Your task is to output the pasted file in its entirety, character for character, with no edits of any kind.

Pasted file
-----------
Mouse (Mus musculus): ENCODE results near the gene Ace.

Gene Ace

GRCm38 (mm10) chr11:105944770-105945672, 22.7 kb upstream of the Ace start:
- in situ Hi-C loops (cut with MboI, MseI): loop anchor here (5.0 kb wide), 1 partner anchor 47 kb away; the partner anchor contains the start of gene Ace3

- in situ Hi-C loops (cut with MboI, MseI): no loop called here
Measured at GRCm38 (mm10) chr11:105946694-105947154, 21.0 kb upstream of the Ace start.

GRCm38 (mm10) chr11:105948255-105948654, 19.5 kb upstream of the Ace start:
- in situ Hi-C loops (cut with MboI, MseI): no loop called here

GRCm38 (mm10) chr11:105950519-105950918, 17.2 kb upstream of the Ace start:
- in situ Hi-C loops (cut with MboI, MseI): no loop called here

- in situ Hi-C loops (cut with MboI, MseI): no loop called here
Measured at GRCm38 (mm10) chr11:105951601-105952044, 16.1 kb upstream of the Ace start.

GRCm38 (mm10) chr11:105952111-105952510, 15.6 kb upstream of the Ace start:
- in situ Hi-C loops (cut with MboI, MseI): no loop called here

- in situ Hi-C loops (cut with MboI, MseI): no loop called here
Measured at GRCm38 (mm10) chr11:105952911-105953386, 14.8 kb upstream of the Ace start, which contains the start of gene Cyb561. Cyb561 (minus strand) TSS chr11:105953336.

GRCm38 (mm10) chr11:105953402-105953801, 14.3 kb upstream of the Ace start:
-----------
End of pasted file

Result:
Mouse (Mus musculus): ENCODE results near the gene Ace.

Gene Ace

GRCm38 (mm10) chr11:105944770-105945672, 22.7 kb upstream of the Ace start:
- in situ Hi-C loops (cut with MboI, MseI): loop anchor here (5.0 kb wide), 1 partner anchor 47 kb away; the partner anchor contains the start of gene Ace3

- in situ Hi-C loops (cut with MboI, MseI): no loop called here
Measured at GRCm38 (mm10) chr11:105946694-105947154, 21.0 kb upstream of the Ace start.

GRCm38 (mm10) chr11:105948255-105948654, 19.5 kb upstream of the Ace start:
- in situ Hi-C loops (cut with MboI, MseI): no loop called here

GRCm38 (mm10) chr11:105950519-105950918, 17.2 kb upstream of the Ace start:
- in situ Hi-C loops (cut with MboI, MseI): no loop called here

- in situ Hi-C loops (cut with MboI, MseI): no loop called here
Measured at GRCm38 (mm10) chr11:105951601-105952044, 16.1 kb upstream of the Ace start.

GRCm38 (mm10) chr11:105952111-105952510, 15.6 kb upstream of the Ace start:
- in situ Hi-C loops (cut with MboI, MseI): no loop called here

- in situ Hi-C loops (cut with MboI, MseI): no loop called here
Measured at GRCm38 (mm10) chr11:105952911-105953386, 14.8 kb upstream of the Ace start, which contains the start of gene Cyb561. Cyb561 (minus strand) TSS chr11:105953336.

GRCm38 (mm10) chr11:105953402-105953801, 14.3 kb upstream of the Ace start: